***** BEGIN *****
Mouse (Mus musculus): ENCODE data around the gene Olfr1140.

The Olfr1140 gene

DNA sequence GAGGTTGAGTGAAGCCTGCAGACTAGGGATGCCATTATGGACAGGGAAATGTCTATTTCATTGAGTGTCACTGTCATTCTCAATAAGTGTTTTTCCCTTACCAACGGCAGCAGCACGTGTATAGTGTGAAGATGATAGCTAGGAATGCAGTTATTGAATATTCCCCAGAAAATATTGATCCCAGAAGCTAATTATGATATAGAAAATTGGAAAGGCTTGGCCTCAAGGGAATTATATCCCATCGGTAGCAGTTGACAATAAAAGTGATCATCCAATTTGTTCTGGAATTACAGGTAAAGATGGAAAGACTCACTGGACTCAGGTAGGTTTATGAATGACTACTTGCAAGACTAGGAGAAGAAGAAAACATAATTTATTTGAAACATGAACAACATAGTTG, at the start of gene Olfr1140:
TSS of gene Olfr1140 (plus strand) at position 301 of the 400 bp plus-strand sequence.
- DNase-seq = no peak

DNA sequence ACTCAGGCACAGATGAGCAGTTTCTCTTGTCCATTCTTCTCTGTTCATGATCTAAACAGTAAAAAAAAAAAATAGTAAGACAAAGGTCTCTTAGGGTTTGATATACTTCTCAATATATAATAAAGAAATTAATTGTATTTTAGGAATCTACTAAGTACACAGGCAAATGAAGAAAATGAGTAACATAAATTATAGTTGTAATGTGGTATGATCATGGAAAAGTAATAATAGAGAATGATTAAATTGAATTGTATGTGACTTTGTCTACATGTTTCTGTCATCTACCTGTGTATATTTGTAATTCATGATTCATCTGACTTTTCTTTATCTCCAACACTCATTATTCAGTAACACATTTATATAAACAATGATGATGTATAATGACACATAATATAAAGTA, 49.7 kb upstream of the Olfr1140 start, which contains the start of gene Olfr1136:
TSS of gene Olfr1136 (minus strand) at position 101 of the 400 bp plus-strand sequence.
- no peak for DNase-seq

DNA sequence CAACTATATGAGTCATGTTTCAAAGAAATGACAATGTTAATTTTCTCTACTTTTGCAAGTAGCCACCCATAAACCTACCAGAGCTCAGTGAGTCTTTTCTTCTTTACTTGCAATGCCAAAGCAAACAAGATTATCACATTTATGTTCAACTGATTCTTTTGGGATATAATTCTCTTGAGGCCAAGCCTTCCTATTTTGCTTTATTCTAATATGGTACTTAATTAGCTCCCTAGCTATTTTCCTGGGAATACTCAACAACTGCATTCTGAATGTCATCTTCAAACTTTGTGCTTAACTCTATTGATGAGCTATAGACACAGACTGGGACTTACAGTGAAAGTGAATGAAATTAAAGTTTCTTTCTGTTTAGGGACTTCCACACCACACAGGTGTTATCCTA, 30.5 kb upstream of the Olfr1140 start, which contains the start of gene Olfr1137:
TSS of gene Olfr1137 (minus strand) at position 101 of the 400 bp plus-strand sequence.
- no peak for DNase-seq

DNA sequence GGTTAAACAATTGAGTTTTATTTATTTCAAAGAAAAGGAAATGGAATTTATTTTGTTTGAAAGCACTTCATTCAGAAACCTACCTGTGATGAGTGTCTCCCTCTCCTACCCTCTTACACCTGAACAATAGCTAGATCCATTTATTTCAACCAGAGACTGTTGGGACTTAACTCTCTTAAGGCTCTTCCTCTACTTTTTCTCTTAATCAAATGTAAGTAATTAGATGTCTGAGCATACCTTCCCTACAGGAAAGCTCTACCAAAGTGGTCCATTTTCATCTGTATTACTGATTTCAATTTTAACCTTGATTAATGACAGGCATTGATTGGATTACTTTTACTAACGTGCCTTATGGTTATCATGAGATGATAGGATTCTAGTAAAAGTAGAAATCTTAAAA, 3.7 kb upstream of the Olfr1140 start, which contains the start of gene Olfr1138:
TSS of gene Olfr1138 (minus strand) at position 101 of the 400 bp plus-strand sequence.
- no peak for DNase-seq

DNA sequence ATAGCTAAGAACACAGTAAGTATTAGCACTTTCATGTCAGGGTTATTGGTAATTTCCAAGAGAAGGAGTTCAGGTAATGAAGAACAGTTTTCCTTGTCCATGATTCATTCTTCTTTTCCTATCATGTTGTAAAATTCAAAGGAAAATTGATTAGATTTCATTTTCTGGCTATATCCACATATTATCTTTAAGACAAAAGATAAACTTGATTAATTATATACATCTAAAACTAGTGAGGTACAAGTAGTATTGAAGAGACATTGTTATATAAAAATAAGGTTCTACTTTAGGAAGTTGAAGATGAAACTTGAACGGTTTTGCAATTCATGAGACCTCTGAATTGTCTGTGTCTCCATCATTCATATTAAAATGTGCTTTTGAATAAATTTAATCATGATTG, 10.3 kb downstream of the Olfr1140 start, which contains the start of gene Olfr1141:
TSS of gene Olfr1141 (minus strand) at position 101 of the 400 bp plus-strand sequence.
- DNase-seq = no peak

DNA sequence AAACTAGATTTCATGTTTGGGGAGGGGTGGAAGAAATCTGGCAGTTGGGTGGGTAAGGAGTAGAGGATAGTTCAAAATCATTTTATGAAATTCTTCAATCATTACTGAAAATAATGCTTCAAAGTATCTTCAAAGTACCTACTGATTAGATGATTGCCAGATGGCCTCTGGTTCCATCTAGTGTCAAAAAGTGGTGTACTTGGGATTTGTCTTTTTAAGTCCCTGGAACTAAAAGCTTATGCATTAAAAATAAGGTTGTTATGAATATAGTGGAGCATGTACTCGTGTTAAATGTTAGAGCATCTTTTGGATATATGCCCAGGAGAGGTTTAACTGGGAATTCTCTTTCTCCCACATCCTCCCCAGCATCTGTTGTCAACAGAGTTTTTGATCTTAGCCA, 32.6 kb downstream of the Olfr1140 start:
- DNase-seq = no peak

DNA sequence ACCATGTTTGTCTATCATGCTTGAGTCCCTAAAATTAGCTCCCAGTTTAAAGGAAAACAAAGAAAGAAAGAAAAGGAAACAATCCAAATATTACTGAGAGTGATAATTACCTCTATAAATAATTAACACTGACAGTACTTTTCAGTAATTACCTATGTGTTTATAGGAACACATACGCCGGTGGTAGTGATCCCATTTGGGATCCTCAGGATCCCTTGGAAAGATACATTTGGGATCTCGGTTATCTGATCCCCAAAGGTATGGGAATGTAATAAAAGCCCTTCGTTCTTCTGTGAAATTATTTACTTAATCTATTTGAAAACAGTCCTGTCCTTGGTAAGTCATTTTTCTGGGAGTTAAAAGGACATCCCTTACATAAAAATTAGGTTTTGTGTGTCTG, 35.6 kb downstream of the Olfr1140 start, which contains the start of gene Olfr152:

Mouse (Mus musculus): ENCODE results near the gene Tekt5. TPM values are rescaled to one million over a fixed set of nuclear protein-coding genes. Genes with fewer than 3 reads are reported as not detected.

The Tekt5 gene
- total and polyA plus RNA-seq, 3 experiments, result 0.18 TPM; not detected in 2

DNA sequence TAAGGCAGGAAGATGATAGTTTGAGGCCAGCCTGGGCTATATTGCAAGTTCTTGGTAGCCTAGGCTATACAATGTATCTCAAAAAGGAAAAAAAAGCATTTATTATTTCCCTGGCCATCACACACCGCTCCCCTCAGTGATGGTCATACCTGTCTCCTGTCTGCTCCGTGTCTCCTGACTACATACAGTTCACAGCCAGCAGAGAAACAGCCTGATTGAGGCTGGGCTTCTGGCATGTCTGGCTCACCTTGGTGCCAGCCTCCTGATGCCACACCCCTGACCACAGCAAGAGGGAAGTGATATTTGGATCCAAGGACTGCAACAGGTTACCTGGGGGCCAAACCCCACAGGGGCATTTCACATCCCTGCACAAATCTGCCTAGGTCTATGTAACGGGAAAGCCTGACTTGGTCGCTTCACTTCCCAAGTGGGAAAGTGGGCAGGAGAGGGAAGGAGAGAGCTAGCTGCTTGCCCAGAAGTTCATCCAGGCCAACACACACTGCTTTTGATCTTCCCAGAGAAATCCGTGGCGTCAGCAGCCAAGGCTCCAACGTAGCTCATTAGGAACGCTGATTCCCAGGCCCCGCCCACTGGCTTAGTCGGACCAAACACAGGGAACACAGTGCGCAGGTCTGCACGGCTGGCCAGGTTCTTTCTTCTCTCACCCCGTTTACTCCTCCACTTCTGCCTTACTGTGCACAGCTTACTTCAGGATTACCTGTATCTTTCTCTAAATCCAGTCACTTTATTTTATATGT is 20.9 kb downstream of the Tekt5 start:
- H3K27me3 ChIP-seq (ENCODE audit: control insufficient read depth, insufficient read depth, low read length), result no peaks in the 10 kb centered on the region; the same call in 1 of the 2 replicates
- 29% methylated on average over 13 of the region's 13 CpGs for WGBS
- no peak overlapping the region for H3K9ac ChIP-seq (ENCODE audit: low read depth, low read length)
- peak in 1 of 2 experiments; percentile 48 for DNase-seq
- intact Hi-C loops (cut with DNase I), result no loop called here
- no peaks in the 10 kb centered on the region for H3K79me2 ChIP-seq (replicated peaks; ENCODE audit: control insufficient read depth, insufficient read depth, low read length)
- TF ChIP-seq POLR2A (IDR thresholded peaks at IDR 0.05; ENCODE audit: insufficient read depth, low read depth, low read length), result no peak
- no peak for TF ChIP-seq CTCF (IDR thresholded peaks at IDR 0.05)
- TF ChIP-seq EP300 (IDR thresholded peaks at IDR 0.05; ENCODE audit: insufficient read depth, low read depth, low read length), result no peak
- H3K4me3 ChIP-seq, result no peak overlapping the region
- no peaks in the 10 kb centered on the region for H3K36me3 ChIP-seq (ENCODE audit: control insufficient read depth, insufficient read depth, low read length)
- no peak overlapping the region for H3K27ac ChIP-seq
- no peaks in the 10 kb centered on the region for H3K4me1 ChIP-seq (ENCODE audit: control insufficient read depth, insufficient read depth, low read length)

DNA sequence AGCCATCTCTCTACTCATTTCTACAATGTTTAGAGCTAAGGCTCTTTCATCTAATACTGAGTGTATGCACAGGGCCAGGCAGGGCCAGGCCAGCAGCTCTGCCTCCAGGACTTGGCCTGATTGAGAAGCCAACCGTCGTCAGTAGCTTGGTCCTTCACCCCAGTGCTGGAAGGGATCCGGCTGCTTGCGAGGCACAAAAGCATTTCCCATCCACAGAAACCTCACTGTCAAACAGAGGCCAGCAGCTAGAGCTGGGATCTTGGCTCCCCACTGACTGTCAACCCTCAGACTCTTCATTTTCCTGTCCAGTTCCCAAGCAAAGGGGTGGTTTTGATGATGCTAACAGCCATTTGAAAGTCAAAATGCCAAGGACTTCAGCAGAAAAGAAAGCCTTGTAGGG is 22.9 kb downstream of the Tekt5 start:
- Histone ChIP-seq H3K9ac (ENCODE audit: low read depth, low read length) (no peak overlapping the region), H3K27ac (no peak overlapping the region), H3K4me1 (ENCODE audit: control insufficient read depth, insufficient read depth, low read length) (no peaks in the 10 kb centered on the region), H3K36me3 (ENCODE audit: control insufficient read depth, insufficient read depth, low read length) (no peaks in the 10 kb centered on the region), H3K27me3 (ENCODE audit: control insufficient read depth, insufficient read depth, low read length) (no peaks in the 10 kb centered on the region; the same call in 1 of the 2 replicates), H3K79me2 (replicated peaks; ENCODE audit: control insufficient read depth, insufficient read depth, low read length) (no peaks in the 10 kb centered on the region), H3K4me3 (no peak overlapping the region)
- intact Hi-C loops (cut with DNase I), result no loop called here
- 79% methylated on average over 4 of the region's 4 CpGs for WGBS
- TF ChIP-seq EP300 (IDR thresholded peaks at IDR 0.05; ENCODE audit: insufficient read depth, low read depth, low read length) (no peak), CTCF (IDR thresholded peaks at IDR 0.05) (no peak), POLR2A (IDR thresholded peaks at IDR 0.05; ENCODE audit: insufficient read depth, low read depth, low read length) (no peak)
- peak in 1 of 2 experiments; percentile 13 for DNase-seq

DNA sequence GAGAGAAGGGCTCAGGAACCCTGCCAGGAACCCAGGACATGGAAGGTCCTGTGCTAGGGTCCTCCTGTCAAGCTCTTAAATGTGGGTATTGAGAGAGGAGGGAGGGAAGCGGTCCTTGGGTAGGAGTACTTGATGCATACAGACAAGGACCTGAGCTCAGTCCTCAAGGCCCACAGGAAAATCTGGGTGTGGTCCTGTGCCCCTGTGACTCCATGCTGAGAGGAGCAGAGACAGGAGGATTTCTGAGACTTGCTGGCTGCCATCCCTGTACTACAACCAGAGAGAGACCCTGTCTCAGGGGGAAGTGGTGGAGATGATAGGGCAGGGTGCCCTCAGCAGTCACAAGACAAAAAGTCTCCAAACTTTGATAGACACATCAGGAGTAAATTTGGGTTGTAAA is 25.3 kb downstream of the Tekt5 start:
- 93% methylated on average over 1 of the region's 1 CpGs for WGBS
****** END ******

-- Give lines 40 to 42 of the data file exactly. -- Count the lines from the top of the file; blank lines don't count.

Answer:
- intact Hi-C loops (cut with DNase I), result no loop called here
- 79% methylated on average over 4 of the region's 4 CpGs for WGBS
- TF ChIP-seq EP300 (IDR thresholded peaks at IDR 0.05; ENCODE audit: insufficient read depth, low read depth, low read length) (no peak), CTCF (IDR thresholded peaks at IDR 0.05) (no peak), POLR2A (IDR thresholded peaks at IDR 0.05; ENCODE audit: insufficient read depth, low read depth, low read length) (no peak)